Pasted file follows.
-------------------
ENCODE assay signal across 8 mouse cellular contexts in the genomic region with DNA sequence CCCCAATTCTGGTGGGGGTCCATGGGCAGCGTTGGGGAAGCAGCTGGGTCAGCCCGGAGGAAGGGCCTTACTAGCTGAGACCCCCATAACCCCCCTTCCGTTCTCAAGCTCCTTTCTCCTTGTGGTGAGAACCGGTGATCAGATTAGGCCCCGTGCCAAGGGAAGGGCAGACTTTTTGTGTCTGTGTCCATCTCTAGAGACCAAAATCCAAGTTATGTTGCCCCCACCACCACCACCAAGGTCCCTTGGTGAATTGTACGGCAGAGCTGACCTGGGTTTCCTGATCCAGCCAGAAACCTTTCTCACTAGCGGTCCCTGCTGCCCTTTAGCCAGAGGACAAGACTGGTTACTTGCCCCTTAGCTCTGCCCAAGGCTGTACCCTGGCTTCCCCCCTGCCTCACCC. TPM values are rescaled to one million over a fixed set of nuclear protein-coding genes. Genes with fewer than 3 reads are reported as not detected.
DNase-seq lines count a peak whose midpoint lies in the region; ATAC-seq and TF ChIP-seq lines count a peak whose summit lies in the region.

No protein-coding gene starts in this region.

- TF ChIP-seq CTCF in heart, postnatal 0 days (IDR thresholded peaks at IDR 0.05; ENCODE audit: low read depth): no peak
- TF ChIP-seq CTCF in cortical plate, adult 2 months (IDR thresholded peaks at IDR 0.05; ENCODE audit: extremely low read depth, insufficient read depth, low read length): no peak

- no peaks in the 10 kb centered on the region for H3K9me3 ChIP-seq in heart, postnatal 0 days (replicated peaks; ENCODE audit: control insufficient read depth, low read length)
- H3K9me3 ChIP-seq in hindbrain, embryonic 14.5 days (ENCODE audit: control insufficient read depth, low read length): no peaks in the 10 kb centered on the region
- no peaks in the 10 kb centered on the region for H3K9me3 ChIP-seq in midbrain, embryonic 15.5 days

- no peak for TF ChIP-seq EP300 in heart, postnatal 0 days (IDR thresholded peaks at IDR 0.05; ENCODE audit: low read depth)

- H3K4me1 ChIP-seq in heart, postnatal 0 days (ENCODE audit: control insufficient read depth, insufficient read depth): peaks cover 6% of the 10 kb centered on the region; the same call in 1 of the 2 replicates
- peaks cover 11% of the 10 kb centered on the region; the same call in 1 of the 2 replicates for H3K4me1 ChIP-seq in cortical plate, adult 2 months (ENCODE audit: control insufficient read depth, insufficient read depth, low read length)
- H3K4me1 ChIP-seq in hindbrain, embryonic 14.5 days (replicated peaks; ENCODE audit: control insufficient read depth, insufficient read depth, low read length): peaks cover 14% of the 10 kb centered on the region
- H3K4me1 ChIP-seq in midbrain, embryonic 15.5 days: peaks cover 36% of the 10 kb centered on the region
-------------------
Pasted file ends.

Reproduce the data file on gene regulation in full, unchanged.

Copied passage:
ENCODE assay signal across 8 mouse cellular contexts in the genomic region with DNA sequence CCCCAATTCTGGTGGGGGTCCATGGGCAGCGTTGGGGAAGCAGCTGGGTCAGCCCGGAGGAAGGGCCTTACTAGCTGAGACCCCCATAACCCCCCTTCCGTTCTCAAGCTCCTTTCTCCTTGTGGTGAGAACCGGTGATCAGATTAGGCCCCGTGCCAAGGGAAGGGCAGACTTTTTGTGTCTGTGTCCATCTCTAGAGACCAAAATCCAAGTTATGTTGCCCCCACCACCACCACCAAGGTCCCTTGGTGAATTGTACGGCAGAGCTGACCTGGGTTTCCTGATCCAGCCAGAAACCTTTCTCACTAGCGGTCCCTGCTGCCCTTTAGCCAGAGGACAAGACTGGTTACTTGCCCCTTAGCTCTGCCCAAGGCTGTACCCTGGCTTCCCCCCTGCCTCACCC. TPM values are rescaled to one million over a fixed set of nuclear protein-coding genes. Genes with fewer than 3 reads are reported as not detected.
DNase-seq lines count a peak whose midpoint lies in the region; ATAC-seq and TF ChIP-seq lines count a peak whose summit lies in the region.

No protein-coding gene starts in this region.

- TF ChIP-seq CTCF in heart, postnatal 0 days (IDR thresholded peaks at IDR 0.05; ENCODE audit: low read depth): no peak
- TF ChIP-seq CTCF in cortical plate, adult 2 months (IDR thresholded peaks at IDR 0.05; ENCODE audit: extremely low read depth, insufficient read depth, low read length): no peak

- no peaks in the 10 kb centered on the region for H3K9me3 ChIP-seq in heart, postnatal 0 days (replicated peaks; ENCODE audit: control insufficient read depth, low read length)
- H3K9me3 ChIP-seq in hindbrain, embryonic 14.5 days (ENCODE audit: control insufficient read depth, low read length): no peaks in the 10 kb centered on the region
- no peaks in the 10 kb centered on the region for H3K9me3 ChIP-seq in midbrain, embryonic 15.5 days

- no peak for TF ChIP-seq EP300 in heart, postnatal 0 days (IDR thresholded peaks at IDR 0.05; ENCODE audit: low read depth)

- H3K4me1 ChIP-seq in heart, postnatal 0 days (ENCODE audit: control insufficient read depth, insufficient read depth): peaks cover 6% of the 10 kb centered on the region; the same call in 1 of the 2 replicates
- peaks cover 11% of the 10 kb centered on the region; the same call in 1 of the 2 replicates for H3K4me1 ChIP-seq in cortical plate, adult 2 months (ENCODE audit: control insufficient read depth, insufficient read depth, low read length)
- H3K4me1 ChIP-seq in hindbrain, embryonic 14.5 days (replicated peaks; ENCODE audit: control insufficient read depth, insufficient read depth, low read length): peaks cover 14% of the 10 kb centered on the region
- H3K4me1 ChIP-seq in midbrain, embryonic 15.5 days: peaks cover 36% of the 10 kb centered on the region